The practice of surrogacy whereby a woman accepts to undergo a pregnancy and give birth to a baby for someone else is an increasingly growing phenomenon posing complex challenges for the human rights of the women and children involved.
Surrogacy undermines the human dignity of the woman carrier as her body and its reproductive function are used as a commodity.
Commercial surrogacy, where a woman receives payment beyond expenses incurred for carrying a child for someone else, although banned in most European States, is nevertheless a highly encountered practice: Europeans go abroad to obtain a baby, then demand the recognition of the filiation in their home country. The unregulated nature of surrogacy poses additional concerns regarding the exploitation of women in disadvantaged positions and fertility tourism resulting in a black market of ‘baby selling’.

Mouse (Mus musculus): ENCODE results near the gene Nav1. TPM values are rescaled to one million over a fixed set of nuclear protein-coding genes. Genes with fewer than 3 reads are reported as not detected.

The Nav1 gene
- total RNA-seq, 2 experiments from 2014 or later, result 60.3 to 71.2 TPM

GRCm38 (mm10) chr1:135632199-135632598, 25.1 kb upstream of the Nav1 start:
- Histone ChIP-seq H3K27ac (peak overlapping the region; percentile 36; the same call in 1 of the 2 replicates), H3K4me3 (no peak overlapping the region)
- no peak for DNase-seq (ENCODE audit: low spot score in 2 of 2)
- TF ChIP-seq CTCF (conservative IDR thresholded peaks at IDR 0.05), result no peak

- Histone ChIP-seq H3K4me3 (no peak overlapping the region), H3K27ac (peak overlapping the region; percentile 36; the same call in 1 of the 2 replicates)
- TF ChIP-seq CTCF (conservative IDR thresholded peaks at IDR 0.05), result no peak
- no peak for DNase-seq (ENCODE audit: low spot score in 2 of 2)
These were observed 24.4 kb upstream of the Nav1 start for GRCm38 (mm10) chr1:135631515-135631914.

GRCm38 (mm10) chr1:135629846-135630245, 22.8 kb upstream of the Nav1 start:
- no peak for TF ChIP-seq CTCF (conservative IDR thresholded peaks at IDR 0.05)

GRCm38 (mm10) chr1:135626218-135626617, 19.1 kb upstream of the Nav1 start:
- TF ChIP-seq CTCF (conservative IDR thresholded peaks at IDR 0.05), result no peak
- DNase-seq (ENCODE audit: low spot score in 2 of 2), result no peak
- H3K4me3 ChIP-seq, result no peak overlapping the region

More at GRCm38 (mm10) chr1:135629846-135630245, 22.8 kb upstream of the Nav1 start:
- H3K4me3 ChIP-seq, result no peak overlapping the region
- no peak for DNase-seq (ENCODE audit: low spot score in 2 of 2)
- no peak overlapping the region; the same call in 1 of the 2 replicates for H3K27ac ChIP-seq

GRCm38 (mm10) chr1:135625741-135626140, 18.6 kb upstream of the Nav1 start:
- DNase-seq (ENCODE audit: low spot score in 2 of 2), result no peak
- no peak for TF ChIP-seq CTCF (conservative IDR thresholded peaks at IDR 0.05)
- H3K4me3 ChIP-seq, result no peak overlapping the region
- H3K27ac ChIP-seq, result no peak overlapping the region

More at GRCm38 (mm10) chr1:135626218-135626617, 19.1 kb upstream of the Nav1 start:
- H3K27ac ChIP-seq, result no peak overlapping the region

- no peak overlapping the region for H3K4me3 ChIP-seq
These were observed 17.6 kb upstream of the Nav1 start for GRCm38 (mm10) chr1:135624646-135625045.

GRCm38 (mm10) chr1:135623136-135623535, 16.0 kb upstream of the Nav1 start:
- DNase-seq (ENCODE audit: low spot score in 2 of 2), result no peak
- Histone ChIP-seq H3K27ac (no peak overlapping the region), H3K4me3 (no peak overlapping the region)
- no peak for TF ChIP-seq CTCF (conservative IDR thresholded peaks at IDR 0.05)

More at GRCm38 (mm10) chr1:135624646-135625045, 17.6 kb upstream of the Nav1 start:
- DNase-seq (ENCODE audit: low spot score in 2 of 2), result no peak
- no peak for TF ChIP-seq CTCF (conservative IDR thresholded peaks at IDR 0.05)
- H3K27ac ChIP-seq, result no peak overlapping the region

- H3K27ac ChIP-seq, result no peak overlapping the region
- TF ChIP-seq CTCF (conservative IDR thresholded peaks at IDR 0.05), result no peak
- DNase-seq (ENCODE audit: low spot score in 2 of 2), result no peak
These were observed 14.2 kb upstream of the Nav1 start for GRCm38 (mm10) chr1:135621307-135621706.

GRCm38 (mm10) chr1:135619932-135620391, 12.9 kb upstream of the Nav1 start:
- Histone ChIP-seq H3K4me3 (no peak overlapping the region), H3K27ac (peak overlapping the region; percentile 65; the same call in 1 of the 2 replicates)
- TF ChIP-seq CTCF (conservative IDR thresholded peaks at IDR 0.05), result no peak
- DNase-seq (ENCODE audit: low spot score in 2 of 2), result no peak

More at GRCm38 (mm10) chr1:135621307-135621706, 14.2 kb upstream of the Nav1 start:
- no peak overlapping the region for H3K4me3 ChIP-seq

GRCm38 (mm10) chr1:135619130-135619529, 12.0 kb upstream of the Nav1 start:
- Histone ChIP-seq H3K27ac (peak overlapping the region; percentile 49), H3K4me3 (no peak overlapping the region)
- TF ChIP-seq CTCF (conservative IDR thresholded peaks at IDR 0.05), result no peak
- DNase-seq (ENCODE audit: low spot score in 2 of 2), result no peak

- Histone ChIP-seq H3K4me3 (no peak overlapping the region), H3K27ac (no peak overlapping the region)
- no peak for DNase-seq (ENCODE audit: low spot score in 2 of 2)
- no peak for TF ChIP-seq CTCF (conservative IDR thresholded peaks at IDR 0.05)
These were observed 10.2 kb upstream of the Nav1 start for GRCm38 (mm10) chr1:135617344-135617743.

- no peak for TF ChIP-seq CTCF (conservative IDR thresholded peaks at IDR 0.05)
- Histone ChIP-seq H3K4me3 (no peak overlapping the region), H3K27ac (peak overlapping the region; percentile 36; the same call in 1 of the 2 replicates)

The practice of surrogacy also disregards the rights and human dignity of the child by effectively turning the baby in question into a product. The Convention on the Rights of the Child declares that children have a right to be protected from abuse or exploitation and calls on States to act in the best interest of the child. Surrogacy arrangements turn the baby into a commodity to be bought and sold. Moreover, surrogacy manipulates the identity and parentage of children and robs them of any claim to their gestational carrier, which recent research points to being harmful to the development and wellbeing of the baby.
The Parliamentary Assembly should further examine the issues arising from the practice of surrogacy, especially its links with the reproductive health of women, human trafficking and the rights of children, and discuss tools for addressing the problem.